(Investigator 146, 2012 September)

The biblical story of the Queen of Sheba visiting King Solomon (I Kings 10; II Chronicles 9) in the 10th century BC has received some indirect scientific backing.

Genome studies of Ethiopians found that some genomes had components in common with people of the eastern Mediterranean and that the gene flow occurred about 3000 years ago. Furthermore, of the four language families of Ethiopia, one came from the Middle East also about 3000 years ago.

This is reported in New Scientist (30 June, 2012, p. 15) which cited The American Journal of Human Genetics.

The Bible refers to five men named Sheba of whom three may have founded kingdoms:
  1. Sheba (son of Ramah, son of Cush, son of Ham, son of Noah) (Genesis 10:6-7; I Chronicles 1:8-9)
  2. Sheba (son of Joktan, son of Eber, son of Shelah, son of Arpachshad, son of Shem, son of Noah) apparently founded the Sabeans in southern Arabia (Genesis 10:21-28; I Chronicles 1:22).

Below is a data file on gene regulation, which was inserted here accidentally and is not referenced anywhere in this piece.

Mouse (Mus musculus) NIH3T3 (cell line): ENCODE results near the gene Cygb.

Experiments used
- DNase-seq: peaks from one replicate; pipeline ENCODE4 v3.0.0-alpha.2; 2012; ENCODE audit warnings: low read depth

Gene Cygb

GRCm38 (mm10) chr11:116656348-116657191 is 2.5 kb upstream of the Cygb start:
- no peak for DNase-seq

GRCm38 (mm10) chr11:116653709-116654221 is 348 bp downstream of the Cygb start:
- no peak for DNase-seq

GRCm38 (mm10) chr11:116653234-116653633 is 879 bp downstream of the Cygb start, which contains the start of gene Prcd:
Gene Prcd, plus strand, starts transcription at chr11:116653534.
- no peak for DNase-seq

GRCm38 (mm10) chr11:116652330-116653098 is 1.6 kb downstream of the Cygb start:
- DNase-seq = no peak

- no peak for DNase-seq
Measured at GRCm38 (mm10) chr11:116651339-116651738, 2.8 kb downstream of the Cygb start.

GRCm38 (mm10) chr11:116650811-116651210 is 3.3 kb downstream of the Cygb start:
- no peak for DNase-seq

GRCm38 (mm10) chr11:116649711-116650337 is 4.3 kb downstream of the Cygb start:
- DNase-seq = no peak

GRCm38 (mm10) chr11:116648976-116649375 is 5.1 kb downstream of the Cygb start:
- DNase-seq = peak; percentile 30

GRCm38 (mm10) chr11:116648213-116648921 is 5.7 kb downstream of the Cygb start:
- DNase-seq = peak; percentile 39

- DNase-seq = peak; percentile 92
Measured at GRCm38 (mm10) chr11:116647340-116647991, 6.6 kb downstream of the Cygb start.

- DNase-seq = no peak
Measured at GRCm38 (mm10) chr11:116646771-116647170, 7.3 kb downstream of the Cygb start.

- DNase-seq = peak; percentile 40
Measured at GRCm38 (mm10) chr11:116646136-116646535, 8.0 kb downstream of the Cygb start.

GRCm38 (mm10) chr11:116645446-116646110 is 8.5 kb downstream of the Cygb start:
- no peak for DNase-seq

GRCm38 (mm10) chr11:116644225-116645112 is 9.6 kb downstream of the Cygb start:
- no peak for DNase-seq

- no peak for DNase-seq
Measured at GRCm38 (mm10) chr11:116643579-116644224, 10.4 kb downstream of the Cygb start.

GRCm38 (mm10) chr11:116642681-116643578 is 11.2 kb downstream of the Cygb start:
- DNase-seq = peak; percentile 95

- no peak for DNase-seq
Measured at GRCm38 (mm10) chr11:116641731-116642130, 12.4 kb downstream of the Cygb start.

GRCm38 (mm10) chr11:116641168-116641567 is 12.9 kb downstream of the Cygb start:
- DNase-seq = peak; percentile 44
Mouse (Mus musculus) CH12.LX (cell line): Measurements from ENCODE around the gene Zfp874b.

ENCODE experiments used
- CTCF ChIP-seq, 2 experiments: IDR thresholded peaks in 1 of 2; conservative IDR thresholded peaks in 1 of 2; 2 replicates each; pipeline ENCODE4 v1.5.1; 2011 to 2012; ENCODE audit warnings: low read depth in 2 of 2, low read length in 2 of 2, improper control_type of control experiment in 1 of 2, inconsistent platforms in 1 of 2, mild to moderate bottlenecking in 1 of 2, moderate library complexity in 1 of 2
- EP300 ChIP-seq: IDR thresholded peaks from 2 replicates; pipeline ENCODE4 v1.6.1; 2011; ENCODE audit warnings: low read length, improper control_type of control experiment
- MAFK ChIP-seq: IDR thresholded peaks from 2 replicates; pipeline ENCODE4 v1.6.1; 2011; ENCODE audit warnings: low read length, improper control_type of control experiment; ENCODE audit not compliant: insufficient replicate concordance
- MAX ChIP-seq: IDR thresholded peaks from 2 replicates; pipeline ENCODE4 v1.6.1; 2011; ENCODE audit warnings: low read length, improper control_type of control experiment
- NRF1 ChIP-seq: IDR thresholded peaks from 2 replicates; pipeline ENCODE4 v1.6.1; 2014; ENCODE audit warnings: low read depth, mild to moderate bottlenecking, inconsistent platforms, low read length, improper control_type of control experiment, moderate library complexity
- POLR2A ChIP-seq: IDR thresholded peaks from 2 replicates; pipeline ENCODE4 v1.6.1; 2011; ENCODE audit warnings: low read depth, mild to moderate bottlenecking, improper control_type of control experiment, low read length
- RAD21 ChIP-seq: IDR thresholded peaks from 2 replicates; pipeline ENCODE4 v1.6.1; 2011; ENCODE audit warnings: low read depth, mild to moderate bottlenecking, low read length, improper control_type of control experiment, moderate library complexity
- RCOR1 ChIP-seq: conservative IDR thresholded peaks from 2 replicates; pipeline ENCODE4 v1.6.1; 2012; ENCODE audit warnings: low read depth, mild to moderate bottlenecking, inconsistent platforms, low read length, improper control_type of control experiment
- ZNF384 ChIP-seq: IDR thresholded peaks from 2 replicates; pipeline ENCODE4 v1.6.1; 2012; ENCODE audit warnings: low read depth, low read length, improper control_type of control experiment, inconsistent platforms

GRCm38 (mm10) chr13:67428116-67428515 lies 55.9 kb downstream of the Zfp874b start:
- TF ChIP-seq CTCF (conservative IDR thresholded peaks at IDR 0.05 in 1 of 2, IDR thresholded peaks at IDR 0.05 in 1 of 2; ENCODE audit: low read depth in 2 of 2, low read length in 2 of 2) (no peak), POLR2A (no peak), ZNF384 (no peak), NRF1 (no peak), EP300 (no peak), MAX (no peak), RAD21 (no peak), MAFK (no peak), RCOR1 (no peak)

3. Sheba grandson of Abraham by his second wife, Keturah (Genesis 25:1-3; I Chronicles 1:32).
Descendants of all three Shebas probably intermingled somewhat in Arabia, Sudan and Ethiopia. It is uncertain therefore which Sheba gave rise to the Kingdom of Sheba ruled in Solomon’s time by the Queen of Sheba.

Disagreement also persists on whether the country of the Queen of Sheba was located in SW Arabia (i.e. Yemen) or across the Red Sea in Ethiopia. The story of Solomon having a son with her is Ethiopian tradition not mentioned in the Bible.

The genetics/linguistic evidence is therefore qualified by uncertainties.